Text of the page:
0 April 26, 2009 17:33 by Bruno
The science editors get creative with numbers…
- 243,112,609-1 is the largest prime number ever found. It has 12999920 more digits than the number of atoms in the universe. But don’t rush off to the Electronic Frontier Foundation to collect the $100,000 prize for a prime with more than 10 million digits – some GIMPS (Great Internet Mersenne Prime Search) claimed the bugger last year.
- A googolplex- one to the power of a googol (which is in itself one followed by 100 zeroes) cannot physically be written out. If you tried to write it in standard 12 pt text, the volume of paper required would be greater than the size of the Universe.
- Graham’s number- the largest number for which there is any practical use is so vastly larger than a googolplex that even using 10-to the power scientific notation to write it would require more matter than exists in the Universe.
- If you were to print out the contents of Wikipedia onto standard academic book dimensions, the resulting volume would be 65 metres thick…
- …pale in comparison to the one trillion word internet, where the resulting ‘hard copy’ would be 190 kilometres thick. (And that’s excluding the internet’s countless pretty pictures and shiny videos…)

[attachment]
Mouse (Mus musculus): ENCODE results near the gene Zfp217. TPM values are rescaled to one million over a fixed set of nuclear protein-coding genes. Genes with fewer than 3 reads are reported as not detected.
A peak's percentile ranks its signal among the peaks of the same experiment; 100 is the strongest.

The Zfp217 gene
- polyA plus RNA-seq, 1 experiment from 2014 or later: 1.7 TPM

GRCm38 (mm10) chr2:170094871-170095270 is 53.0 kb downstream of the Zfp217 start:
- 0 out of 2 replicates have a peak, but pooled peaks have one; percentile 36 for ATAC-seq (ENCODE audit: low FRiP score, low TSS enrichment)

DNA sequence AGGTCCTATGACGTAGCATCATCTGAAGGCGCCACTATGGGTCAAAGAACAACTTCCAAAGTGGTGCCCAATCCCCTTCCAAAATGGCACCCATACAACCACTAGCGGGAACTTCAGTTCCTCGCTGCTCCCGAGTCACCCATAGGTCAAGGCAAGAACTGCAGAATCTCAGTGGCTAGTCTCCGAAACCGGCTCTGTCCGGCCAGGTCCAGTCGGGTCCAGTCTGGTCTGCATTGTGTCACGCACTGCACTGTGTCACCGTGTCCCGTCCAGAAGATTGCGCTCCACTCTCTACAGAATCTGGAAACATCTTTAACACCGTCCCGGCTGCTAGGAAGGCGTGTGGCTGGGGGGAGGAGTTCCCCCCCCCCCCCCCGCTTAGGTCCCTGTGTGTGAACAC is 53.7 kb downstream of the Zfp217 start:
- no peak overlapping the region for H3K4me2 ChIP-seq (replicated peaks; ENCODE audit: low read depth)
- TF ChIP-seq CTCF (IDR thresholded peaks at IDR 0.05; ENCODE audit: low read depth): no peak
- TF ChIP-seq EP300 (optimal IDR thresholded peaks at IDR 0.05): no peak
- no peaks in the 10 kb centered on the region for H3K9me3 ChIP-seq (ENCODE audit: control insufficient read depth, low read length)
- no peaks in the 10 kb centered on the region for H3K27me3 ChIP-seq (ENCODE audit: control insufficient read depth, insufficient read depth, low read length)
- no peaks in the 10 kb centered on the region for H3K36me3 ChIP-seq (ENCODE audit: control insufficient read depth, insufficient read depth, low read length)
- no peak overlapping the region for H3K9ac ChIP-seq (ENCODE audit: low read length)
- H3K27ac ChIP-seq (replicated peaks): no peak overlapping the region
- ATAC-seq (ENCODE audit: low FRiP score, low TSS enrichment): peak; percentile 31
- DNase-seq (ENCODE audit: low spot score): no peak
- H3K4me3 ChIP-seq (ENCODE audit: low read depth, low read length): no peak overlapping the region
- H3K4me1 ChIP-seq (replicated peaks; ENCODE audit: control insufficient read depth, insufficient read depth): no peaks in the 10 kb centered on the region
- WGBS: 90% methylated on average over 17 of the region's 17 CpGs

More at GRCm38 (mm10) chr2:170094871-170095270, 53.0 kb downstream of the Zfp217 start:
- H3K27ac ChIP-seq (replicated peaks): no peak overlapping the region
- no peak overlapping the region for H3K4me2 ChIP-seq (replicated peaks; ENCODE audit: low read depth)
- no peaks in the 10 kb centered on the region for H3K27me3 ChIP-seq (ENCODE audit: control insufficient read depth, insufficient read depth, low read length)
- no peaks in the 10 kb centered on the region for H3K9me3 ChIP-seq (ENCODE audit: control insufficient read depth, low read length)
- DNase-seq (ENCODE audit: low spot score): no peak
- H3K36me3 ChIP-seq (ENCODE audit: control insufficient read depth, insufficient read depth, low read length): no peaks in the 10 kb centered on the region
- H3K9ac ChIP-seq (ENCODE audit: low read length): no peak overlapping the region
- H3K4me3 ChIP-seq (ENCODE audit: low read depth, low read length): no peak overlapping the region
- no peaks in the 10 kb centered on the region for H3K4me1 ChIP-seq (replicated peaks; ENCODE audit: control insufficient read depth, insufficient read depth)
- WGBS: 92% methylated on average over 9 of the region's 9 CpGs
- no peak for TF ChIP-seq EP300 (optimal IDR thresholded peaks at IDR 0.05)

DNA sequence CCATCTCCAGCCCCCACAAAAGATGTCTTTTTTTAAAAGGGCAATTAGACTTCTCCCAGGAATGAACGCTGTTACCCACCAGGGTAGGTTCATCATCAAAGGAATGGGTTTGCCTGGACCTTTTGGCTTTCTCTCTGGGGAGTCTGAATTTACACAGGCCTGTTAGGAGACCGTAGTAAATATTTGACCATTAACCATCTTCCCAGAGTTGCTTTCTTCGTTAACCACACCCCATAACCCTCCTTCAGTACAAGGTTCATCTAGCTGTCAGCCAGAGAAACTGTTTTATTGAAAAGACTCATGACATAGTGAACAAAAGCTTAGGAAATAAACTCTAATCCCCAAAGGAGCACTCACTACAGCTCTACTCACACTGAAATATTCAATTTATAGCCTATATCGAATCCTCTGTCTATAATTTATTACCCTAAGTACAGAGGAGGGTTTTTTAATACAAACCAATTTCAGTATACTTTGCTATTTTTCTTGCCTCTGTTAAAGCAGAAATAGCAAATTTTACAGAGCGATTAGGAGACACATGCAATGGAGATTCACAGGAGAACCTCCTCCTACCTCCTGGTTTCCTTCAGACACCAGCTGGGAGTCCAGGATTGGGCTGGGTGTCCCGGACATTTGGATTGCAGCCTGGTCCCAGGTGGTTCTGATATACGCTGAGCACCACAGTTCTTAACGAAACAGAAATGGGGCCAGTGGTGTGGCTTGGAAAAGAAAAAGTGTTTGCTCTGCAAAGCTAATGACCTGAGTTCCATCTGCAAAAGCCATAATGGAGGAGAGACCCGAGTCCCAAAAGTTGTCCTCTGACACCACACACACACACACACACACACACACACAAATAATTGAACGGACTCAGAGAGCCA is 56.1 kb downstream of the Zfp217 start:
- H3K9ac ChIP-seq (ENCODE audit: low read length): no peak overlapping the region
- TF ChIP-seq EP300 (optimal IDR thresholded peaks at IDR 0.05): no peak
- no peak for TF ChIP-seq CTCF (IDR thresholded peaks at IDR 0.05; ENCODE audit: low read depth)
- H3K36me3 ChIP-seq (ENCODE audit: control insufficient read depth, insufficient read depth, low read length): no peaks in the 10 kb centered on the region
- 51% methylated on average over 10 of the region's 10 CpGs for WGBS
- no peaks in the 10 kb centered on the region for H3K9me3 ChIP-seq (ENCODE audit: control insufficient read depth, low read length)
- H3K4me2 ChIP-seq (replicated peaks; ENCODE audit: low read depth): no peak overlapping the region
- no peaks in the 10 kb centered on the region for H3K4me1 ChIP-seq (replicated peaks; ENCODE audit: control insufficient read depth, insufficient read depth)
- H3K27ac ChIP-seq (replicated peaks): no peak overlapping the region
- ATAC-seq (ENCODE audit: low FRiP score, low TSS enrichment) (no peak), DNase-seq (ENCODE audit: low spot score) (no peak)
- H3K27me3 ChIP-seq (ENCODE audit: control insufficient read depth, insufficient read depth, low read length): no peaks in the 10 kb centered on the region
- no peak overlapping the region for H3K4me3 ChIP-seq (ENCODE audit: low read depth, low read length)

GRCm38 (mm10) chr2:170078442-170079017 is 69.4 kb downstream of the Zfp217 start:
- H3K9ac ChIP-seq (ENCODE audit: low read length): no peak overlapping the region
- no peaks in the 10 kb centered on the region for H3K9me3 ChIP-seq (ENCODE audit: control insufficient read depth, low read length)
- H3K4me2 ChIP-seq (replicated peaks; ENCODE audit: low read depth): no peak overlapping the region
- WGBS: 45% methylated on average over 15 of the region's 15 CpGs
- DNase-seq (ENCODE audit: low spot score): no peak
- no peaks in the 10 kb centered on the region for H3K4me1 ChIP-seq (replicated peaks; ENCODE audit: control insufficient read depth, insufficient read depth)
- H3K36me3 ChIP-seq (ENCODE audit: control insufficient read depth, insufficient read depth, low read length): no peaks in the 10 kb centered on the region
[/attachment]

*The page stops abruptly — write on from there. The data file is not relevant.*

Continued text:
- 9% of all humans that have ever lived are alive right now – roughly one hundred billion humans have walked the Earth since our species began.
- There are 60,000 miles of blood vessels in your body
- Your life will, on average, take 2.54 billion seconds to complete
- The Eiffel tower is 15cm taller in the summer due to thermal expansion
- There is enough virtual particle energy inside a tea cup to boil all the water on the planet
- The Permian extinction event 251 million years ago, killed off up to 96% of all species, with marine life not recovering for 50 million years
- The iPhone has more processing power than the computers that sent man to the moon
- The biggest (known) ‘thing’ in the universe is a giant 3D filament of galaxies and large bubbles of gas, each up to ten times as massive as our own galaxy, packed unusually close together. It is 200 million light-years wide.
Henry Blanchard and Sophie Stammers